Predictors of functional outcome following femoral neck fractures treated with an arthroplasty: limitations of the Harris hip scoreReuling, E.M.B.P., Sierevelt, I.N., van den Bekerom, M.P.J. et al.
To study the association between potential prognostic factors and functional outcome at 1 and 5 year follow-up in patients with femoral neck fractures treated with an arthroplasty. To analyze the reliability of the Harris hip score (HHS).
Materials and methods
A multicenter analysis which included 252 patients who sustained a femoral neck fracture treated with an arthroplasty. Functional outcome after surgery was assessed using a modified HHS and was evaluated after 1 (HHS1) and 5 (HHS5) years. Several prognostic factors were analyzed and reliability of the HHS was assessed.
After 1 year the presence of co-morbidities was a significant (p = 0.002) predictor for a poor functional outcome (mean HHS1 71.8 with co-morbidities, and 80.6 without co-morbidities). After 5 years none of the potential prognostic factors had significant influence on functional outcome. Internal consistency testing of the HHS showed that when pain and function of the HHS were analyzed together, the internal consistency was poor (HHS1 0.38 and HHS5 0.20). The internal consistency of the HHS solely in function (without pain) improved to 0.68 (HHS1) and 0.46 (HHS5). Analyzing the functional aspect exclusively, age and the existence of co-morbidities could be defined as predictors for functional outcome of femoral neck fractures after 1 and 5 years.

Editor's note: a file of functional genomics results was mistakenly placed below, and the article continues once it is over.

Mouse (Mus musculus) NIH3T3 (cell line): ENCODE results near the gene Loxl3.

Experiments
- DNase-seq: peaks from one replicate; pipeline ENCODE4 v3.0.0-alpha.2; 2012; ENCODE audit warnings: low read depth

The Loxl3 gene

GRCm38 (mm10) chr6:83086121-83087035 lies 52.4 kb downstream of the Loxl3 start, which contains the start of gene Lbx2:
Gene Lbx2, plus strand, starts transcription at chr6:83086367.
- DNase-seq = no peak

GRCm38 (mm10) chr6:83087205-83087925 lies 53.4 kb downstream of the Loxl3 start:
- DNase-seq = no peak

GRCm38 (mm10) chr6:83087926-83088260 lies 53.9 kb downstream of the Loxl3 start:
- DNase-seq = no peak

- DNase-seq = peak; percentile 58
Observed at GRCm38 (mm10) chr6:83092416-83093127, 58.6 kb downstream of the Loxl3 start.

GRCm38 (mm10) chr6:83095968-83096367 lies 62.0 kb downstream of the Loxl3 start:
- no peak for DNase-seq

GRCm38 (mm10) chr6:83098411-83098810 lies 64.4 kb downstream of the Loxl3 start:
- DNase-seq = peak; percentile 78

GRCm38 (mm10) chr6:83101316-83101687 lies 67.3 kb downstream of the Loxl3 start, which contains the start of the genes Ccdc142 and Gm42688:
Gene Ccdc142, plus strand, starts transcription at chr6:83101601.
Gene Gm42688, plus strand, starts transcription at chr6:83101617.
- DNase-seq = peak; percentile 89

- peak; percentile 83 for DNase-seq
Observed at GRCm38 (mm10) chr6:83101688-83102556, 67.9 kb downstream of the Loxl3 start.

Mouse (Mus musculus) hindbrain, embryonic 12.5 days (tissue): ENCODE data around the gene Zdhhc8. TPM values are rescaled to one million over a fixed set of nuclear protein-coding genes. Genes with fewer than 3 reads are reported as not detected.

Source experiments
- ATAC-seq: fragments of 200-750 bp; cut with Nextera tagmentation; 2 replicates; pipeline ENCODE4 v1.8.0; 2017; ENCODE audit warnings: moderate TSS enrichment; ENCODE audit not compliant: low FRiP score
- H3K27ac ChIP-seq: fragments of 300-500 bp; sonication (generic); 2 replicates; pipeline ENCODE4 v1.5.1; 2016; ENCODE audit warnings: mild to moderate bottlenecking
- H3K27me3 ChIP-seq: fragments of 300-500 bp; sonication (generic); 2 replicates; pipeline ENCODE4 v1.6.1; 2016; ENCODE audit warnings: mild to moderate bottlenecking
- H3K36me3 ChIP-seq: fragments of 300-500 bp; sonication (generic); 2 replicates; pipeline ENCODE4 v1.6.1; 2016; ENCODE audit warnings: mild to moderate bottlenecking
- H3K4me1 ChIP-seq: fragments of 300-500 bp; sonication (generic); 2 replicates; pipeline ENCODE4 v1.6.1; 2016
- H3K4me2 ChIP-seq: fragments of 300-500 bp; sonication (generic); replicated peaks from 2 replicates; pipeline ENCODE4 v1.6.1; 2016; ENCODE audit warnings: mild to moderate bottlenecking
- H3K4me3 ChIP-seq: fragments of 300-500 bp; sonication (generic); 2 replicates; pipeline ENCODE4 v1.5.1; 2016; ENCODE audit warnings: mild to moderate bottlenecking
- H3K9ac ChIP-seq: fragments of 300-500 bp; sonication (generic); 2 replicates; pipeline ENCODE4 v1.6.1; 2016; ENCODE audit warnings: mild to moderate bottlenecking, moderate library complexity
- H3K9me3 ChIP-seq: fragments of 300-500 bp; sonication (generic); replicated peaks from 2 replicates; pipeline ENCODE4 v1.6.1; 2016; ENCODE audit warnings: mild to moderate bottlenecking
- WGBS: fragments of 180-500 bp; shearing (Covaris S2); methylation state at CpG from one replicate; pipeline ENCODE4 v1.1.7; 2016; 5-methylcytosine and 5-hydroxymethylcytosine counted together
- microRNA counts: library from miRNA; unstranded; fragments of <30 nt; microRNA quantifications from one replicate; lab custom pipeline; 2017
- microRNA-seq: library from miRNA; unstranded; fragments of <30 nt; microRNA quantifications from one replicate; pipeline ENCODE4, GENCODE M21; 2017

After using the HHS in a modification, age and the existence of pre-operative co-morbidities appeared to be predictors of the functional outcome after 1 and 5 years. The HHS, omitting pain, is a more reliable score to estimate the functional outcome, than HHS analyzing pain and function in one scoring system.